The case of U.S. parallel export channels

A supplemental distribution channel?: The case of U.S. parallel export channels

Michael, James

Much has been written on gray marketing or parallel marketing channels in the U.S. but little has been done on parallel channels of U.S. exports. An exploratory survey was done of international marketing executives to learn of their experiences with the formation of parallel channels of their products. This study identified how parallel traders sourced their products and what factors led to the formation of parallel channels. Comparisons were made between U.S. parallel export channels from U.S. parallel import channels. While grave problems occur with parallel channels, evidence was presented that suggested that parallel channels can provide export marketers with benefits not found in authorized channels. In this respect, parallel channels can be viewed as a supplemental distribution channel. Policy considerations for U.S. exporters were provided as well as areas for future research.

Since the mid-1980s there has been a growing interest in the international business literature in so-called “gray markets” or what is referred to by some as parallel markets. Gray market goods are products that enter a market in ways not intended by the original manufacturer (Czinkota, Rivoli, and Ronkainen, 1992). Gray market goods are differentiated from black market products because the former often enter the market legally but outside the control of the regular, authorized distribution channels (Czinkota et al., 1992). In effect, a second, or parallel distribution channel, is formed that exists alongside the authorized one set up by the manufacturer, resulting in intra-brand competition. The bulk of attention to gray marketing has been directed at the U.S. market, where gray market sales have been estimated as high as $10 billion annually (A red-letter date, 1988). There is a growing literature on parallel import activities in the American market (see Weigand,1991; Cavusgil and Sikora, 1988), but virtually nothing from the perspective of American exporters who find their goods being exported through unauthorized channels (notable exceptions are Weigand, 1989 and Kalfayan, 1978). This is an unfortunate gap in the literature because U.S. exporters face various foreign legal systems and environments that impact their distribution policies in ways not found in the parallel trade in the U.S. By focusing mostly on the U.S. market, unique problems, opportunities, and distribution policy concerns of the U.S. exporter related to parallel channels have been ignored.


A convenience sample was drawn consisting of executives who had participated in an executive development seminar on international marketing. Interviews of 27 middle- and seniorlevel executives were conducted from consumer nondurable ( 14 firms), consumer-durable (6 firms), and industrial-goods companies (7 firms). Industries included: tobacco, pharmaceuticals, food, garment, household appliances such washing machines and refrigerators, medical supplies, hand tools, electrical, publishing, and liquor. Nearly 50 percent of the executives interviewed were from divisions of Fortune-SOO organizations, and every company had export sales of at least one million dollars. Export sales as a percentage of total sales averaged over ten percent. In most cases, the interviews were conducted by telephone, while a few were done face-to-face. Mostly open-ended questions were used to facilitate data collection for this exploratory study. No interview was terminated prematurely and the average length was nearly 45 minutes. Respondents found the subject quite interesting and often provided elaborate answers to the questions. Questions focused around five general areas:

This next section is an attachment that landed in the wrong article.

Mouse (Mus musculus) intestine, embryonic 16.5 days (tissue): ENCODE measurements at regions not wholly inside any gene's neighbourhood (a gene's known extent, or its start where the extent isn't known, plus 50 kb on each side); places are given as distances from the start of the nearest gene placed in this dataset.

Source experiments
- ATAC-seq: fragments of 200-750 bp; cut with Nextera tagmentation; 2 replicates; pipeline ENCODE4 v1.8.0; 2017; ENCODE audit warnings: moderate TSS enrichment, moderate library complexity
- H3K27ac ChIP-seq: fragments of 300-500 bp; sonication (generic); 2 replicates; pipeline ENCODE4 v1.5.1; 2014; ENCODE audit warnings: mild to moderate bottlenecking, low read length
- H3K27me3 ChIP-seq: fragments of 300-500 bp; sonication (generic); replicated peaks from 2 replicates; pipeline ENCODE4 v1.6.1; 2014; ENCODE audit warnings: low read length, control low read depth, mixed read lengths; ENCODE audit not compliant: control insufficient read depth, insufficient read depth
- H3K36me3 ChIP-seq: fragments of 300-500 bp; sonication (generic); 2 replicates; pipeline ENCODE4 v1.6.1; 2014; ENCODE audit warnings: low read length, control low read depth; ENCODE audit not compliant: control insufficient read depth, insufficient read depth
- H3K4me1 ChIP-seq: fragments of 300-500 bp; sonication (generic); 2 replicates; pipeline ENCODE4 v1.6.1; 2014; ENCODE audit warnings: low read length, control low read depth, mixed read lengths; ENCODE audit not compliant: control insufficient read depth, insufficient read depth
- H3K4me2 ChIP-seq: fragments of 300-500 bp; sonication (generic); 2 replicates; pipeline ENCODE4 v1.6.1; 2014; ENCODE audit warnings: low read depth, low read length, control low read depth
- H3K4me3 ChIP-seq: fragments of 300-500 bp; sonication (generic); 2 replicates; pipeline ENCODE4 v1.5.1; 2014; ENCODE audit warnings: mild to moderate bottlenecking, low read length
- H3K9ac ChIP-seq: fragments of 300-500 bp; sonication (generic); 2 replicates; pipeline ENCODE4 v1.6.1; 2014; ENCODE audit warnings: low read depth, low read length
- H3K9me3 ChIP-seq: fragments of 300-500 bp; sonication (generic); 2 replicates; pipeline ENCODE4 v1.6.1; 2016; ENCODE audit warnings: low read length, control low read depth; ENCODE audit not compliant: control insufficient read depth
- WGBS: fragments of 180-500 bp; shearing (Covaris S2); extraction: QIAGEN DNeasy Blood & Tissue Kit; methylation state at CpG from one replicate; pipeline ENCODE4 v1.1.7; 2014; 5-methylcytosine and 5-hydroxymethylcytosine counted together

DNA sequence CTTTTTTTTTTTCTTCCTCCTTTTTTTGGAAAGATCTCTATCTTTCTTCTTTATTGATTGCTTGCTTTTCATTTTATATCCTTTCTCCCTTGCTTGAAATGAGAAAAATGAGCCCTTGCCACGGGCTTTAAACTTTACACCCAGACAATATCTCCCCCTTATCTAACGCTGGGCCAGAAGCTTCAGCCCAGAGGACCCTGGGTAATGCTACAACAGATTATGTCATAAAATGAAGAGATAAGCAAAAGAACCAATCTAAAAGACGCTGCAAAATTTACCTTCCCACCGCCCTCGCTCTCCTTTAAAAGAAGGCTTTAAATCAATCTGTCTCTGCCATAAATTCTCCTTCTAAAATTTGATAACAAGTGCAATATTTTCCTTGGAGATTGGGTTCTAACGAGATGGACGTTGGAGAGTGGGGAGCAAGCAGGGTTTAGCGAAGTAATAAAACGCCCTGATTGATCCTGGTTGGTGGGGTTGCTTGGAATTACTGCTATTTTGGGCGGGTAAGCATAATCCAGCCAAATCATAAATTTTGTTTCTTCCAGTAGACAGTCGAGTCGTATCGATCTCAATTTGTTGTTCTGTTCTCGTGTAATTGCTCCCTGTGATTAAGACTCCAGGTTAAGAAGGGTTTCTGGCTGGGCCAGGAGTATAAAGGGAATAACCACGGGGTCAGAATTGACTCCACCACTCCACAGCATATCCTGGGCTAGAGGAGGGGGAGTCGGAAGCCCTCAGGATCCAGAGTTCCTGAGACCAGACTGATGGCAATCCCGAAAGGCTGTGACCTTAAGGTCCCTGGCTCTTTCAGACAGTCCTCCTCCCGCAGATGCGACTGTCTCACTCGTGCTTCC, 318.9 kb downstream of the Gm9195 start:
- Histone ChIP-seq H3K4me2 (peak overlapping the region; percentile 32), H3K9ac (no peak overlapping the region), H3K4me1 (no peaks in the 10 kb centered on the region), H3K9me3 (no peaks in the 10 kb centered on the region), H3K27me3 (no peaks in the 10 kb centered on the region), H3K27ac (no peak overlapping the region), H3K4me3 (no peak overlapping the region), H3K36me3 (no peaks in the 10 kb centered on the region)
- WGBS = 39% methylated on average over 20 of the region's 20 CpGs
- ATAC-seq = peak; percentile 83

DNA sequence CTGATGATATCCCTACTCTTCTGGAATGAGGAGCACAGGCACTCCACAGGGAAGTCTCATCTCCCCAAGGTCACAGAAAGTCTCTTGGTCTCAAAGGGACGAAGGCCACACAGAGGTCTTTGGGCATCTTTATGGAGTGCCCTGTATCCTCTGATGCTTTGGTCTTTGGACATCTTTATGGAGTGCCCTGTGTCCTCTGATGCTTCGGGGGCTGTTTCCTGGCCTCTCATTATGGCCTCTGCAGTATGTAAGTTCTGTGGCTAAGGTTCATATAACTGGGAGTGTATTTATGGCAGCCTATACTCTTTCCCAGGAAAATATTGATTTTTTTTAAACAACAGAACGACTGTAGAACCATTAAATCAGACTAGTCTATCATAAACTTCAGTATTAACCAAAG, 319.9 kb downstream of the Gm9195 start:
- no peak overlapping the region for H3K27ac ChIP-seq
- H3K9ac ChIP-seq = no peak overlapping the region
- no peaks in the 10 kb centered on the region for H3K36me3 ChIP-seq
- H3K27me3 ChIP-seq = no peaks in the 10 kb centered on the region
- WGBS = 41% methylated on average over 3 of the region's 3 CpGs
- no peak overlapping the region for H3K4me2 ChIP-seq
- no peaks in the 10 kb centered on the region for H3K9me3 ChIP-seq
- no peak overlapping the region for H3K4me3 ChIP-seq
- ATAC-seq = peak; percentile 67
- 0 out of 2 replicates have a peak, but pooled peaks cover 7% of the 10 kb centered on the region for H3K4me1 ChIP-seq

1 ) Executive attitudes toward parallel exports of their products.

2) How their products were sourced for

parallel export channel.

3) Factors causing parallel export channels to form.

4) Problems and opportunities created by parallel export channels.

5) Commonly used strategies to reduce the occurrence of parallel exports.


Major case law dealing with parallel export channels from the United States was the Todhunter-Mitchell & Co., Ltd v. AnheuserBusch Inc. (1974). The Anheuser-Busch Company, the well-known brewer, appointed Bahama Blenders, Ltd. as its exclusive distributor in the Bahamas. Todhunter-Mitchell, a competitor of Bahama Blenders, and based in the Bahamas, purchased supplies of Budweiser beer from Busch’s distributors in New Orleans and Miami. A parallel export channel was formed along side the one set up by Busch. Bahama Blenders complained to Busch that beer was entering the market from an unauthorized or parallel distribution channel established by domestic beer distributors in New Orleans and Miami. Busch exerted pressure on these U.S. distributors to cease shipments to TodhunterMitchell. Todhunter-Mitchell then sued Busch in the United States under the Sherman Act for lost profits. Busch argued unsuccessfully that its action against the plaintiff was “motivated by legitimate marketing considerations relating to quality control and potential oversupply of the product and not for any anti-competitive motive…” (Todhunter-Mitchell v. AnheuserBusch, 1974). The court ruled in favor of the plaintiff because the territorial restrictions imposed by Busch upon the Miami and New Orleans distributors directly affected the flow of commerce out of the United States. The court made it clear that U.S. imports and exports were subject to the provisions of the Sherman Act.